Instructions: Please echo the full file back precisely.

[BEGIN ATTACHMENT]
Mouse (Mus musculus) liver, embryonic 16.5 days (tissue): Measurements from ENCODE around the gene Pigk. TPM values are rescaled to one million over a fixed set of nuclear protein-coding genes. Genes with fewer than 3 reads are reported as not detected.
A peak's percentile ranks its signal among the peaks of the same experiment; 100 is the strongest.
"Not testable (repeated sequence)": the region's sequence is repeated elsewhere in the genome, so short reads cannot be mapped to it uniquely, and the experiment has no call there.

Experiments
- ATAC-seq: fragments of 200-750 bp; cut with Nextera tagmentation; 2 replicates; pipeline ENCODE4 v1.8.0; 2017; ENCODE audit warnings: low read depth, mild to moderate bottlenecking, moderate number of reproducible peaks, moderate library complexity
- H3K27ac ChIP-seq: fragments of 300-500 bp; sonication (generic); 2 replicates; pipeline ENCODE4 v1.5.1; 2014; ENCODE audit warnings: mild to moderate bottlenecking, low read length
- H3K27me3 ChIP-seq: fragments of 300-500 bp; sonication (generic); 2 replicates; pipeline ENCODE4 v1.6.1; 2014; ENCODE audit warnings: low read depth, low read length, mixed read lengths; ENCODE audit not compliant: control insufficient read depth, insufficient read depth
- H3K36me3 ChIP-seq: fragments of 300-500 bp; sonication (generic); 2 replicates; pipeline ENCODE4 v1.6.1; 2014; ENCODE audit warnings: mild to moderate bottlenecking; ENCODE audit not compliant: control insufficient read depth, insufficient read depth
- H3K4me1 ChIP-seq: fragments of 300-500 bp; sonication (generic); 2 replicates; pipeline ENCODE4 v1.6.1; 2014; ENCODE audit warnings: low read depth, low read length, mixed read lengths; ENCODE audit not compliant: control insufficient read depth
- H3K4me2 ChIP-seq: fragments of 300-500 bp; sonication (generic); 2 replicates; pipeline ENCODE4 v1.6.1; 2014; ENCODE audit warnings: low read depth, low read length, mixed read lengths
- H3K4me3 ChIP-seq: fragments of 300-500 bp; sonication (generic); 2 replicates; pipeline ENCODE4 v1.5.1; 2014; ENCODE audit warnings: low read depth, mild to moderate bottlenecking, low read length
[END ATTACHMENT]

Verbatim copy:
Mouse (Mus musculus) liver, embryonic 16.5 days (tissue): Measurements from ENCODE around the gene Pigk. TPM values are rescaled to one million over a fixed set of nuclear protein-coding genes. Genes with fewer than 3 reads are reported as not detected.
A peak's percentile ranks its signal among the peaks of the same experiment; 100 is the strongest.
"Not testable (repeated sequence)": the region's sequence is repeated elsewhere in the genome, so short reads cannot be mapped to it uniquely, and the experiment has no call there.

Experiments
- ATAC-seq: fragments of 200-750 bp; cut with Nextera tagmentation; 2 replicates; pipeline ENCODE4 v1.8.0; 2017; ENCODE audit warnings: low read depth, mild to moderate bottlenecking, moderate number of reproducible peaks, moderate library complexity
- H3K27ac ChIP-seq: fragments of 300-500 bp; sonication (generic); 2 replicates; pipeline ENCODE4 v1.5.1; 2014; ENCODE audit warnings: mild to moderate bottlenecking, low read length
- H3K27me3 ChIP-seq: fragments of 300-500 bp; sonication (generic); 2 replicates; pipeline ENCODE4 v1.6.1; 2014; ENCODE audit warnings: low read depth, low read length, mixed read lengths; ENCODE audit not compliant: control insufficient read depth, insufficient read depth
- H3K36me3 ChIP-seq: fragments of 300-500 bp; sonication (generic); 2 replicates; pipeline ENCODE4 v1.6.1; 2014; ENCODE audit warnings: mild to moderate bottlenecking; ENCODE audit not compliant: control insufficient read depth, insufficient read depth
- H3K4me1 ChIP-seq: fragments of 300-500 bp; sonication (generic); 2 replicates; pipeline ENCODE4 v1.6.1; 2014; ENCODE audit warnings: low read depth, low read length, mixed read lengths; ENCODE audit not compliant: control insufficient read depth
- H3K4me2 ChIP-seq: fragments of 300-500 bp; sonication (generic); 2 replicates; pipeline ENCODE4 v1.6.1; 2014; ENCODE audit warnings: low read depth, low read length, mixed read lengths
- H3K4me3 ChIP-seq: fragments of 300-500 bp; sonication (generic); 2 replicates; pipeline ENCODE4 v1.5.1; 2014; ENCODE audit warnings: low read depth, mild to moderate bottlenecking, low read length